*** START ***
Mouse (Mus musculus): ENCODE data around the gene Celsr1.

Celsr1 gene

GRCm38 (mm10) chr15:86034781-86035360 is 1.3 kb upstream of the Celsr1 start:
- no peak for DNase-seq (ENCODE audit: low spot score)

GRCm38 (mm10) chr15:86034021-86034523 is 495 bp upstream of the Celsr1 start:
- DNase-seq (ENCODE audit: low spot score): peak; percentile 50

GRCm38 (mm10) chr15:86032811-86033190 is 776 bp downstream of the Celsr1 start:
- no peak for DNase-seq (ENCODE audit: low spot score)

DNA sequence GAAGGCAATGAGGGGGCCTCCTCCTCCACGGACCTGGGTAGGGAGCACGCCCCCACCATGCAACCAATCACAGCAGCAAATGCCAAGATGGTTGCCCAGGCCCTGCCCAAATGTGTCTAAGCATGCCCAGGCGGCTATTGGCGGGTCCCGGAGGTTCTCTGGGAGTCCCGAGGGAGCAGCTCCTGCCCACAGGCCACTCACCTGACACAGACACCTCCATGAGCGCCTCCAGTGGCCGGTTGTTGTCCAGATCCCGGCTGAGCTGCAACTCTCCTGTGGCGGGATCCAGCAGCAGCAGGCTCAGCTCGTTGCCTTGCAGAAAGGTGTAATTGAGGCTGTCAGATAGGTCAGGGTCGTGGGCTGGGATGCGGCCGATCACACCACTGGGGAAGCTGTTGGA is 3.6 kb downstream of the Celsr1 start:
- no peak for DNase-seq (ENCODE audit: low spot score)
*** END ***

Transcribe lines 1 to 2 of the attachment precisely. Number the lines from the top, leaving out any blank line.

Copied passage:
Mouse (Mus musculus): ENCODE data around the gene Celsr1.

Celsr1 gene